Below is a list of the history pages, personal accounts, extracts and photos that have been tagged with a reference to '5th Black Watch'...
1. [ history ]
Montgomery was determined to attack the enemy using his infantry to create a gap and then push the armour through the gap created. The area for this was not the weaker sector in the south but the stronger part of the enemy position in the North. 30 Corps were to execute this attaching on a frontage four divisions wide...
2. [ history ]
After El Alamein the 51st Highland Division were in pursuit of Rommel and the retreating forces from Tubruk to Misurata
3. [ history ]
The Mareth line was formed at the narrow point between the coast and the Matmata hills. The plan was to smash the Mareth defensive lines through the Matmata Hills into the Gabes Gap, which would later be the area of the battle of Wadi Akarit.
4. [ history ]
The battle of Wadi Akarit took place in a narrow coastline strip between the sea and the coastal towns of Gabes and El Hamma. Between these was the Gabes gap. The Wadi Akarit ran across the gap at the coastal end and to the Roumana Ridge inland and to the west. This area was the objective for the 51st Highland Division...
5. [ history ]
Details of the action at VIZZINI and FRANCOFONTE, Sicily, 13th - 15th July 1943
6. [ history ]
The 51st Highland Division landing took place to the west of the Ornnemouth in the 1st Corps area and crossed the River Orne. The operations in the following weeks were some of the worst the Division had experienced...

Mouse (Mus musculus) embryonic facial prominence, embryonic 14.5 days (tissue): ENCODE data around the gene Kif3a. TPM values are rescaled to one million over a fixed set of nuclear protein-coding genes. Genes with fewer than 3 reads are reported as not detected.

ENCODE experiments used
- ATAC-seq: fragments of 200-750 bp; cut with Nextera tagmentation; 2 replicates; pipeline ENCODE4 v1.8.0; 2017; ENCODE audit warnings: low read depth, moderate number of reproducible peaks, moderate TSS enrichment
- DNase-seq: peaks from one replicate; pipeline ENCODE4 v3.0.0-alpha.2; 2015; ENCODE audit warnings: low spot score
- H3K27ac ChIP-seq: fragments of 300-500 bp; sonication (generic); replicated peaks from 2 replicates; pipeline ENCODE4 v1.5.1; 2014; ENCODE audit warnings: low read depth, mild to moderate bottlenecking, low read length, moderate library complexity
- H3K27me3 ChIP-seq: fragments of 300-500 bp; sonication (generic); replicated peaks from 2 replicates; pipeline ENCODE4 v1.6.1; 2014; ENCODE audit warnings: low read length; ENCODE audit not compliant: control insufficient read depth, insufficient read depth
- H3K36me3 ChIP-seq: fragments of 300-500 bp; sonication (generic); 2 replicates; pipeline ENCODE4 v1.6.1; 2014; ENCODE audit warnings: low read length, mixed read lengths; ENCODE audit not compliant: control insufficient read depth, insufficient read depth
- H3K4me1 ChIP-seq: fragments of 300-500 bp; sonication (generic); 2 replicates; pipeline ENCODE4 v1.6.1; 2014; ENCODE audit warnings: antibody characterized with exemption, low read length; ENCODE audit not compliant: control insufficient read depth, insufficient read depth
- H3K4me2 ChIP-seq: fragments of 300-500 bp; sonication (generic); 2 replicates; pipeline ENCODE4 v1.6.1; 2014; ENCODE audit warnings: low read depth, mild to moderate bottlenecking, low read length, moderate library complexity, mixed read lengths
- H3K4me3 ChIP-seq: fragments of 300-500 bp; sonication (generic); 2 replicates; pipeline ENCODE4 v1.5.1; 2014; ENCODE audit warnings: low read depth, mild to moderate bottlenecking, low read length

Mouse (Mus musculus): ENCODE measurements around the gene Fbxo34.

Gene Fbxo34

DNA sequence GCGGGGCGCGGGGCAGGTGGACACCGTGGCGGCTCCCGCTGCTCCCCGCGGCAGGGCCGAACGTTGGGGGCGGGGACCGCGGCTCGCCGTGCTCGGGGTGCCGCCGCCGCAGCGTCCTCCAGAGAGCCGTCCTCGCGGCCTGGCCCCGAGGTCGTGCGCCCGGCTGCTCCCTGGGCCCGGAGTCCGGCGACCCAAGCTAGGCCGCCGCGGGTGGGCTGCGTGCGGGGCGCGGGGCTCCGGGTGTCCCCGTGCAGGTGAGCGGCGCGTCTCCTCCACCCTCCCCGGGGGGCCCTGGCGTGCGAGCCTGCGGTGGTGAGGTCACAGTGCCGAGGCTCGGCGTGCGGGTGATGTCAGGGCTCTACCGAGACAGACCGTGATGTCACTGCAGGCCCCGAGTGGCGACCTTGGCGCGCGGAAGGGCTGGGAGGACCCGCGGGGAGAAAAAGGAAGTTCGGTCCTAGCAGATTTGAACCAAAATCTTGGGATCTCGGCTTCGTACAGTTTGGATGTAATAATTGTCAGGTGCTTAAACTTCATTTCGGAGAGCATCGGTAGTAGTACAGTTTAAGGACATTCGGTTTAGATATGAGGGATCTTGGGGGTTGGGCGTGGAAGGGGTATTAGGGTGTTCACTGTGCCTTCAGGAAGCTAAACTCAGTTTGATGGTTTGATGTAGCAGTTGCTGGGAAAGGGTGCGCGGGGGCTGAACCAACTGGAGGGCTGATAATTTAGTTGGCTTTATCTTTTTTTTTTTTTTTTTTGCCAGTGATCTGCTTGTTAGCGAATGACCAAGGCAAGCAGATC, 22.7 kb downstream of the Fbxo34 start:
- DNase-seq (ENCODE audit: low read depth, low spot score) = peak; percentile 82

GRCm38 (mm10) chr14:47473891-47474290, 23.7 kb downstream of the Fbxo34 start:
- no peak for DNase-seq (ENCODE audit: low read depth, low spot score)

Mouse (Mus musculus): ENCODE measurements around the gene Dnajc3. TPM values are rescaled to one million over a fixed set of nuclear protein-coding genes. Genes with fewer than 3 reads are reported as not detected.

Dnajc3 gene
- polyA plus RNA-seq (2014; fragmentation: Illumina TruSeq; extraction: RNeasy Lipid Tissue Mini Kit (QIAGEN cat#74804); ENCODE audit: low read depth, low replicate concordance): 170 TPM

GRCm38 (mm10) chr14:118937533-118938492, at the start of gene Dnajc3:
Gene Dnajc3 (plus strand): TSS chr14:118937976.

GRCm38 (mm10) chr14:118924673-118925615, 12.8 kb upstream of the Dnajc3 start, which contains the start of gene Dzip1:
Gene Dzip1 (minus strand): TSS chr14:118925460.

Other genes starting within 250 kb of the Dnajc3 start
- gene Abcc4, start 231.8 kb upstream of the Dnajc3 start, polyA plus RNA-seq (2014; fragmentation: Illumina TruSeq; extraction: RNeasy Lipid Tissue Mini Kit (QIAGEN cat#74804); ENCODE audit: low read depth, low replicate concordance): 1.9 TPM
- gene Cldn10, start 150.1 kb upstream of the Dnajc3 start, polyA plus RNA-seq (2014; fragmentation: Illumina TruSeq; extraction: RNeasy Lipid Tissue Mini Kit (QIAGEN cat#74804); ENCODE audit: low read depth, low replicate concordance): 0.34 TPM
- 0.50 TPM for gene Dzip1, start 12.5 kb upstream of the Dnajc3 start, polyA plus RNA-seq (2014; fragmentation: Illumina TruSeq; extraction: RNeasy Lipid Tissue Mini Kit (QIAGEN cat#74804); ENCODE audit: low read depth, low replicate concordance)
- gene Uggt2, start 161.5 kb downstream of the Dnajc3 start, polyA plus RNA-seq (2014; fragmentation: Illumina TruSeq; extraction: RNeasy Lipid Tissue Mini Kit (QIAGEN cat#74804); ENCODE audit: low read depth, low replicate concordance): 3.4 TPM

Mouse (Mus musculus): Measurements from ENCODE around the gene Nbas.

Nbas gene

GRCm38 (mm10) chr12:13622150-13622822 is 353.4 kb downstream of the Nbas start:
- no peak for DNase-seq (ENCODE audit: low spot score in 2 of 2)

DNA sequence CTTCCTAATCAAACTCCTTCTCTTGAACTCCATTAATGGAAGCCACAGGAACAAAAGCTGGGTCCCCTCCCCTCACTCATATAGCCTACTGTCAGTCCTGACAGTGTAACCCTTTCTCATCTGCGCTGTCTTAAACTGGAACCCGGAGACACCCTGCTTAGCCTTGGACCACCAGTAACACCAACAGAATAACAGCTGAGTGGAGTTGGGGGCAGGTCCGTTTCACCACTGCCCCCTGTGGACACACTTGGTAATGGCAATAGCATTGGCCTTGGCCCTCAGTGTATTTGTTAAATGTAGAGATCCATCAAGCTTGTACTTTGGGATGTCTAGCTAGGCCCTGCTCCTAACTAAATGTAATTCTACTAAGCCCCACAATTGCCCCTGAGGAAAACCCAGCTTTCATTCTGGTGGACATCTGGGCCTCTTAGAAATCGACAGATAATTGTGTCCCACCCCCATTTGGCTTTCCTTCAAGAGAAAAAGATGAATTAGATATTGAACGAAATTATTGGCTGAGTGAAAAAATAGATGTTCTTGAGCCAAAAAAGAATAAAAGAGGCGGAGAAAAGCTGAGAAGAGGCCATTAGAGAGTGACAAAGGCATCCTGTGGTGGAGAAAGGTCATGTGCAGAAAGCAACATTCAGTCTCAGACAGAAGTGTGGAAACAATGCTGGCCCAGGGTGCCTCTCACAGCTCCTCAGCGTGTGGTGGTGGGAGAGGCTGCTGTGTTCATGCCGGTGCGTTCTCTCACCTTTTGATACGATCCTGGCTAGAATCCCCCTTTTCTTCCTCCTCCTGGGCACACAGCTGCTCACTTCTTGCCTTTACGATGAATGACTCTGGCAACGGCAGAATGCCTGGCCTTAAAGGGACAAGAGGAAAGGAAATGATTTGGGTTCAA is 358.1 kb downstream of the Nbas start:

7. [ history ]
after initial operations by 5th Black Watch against the area of Douvres, 153 Brigade followed by 152 Brigade crossed the Orne to operated to the east of the Orne and north east of Caen centred on an area known as the Triangle...
8. [ history ]
The 53rd Division had been task with the operation to clear the "Island" were moved to support the US sector against a German counterattack and the task was given to 51st Highland Division. The "Island" was west of s'Hertogenbosch and was about six miles long and four miles deep formed between the Afwaterings canal and the River Maas.
9. [ history ]
By 12th January the 51st Highland Division found that the opposition had become more determined. The reason for this was that the Division now threatened the main German withdrawal route of Champion - Erneuville - Ortho - Filly.
10. [ history ]
Goch was planned as the Divisions final objective in Operation Veritable. The task fell to 153 Brigade...
1. [ account ]
Brigadier James Oliver : A short biography - an extract from 'The Red Hackle' - the Regimental magazine of The Black Watch.
2. [ account ]
An account of the defense of Point 198 at Wadi Akarit on 6th April 1943. This account is taken from "OPERATION SCIPIO - THE 8TH ARMY AT THE BATTLE OF THE WADI AKARIT" by kind permission of the author B. S. Barnes.
3. [ account ]
PIOBAIREACHD was the name given to the 51st Highland Division newsletter which was produced from 14 June 1944.
4. [ account ]
Extract from 5th/7th Gordons War Diary, August 1944. Detailing Operation Totalise in Normandy.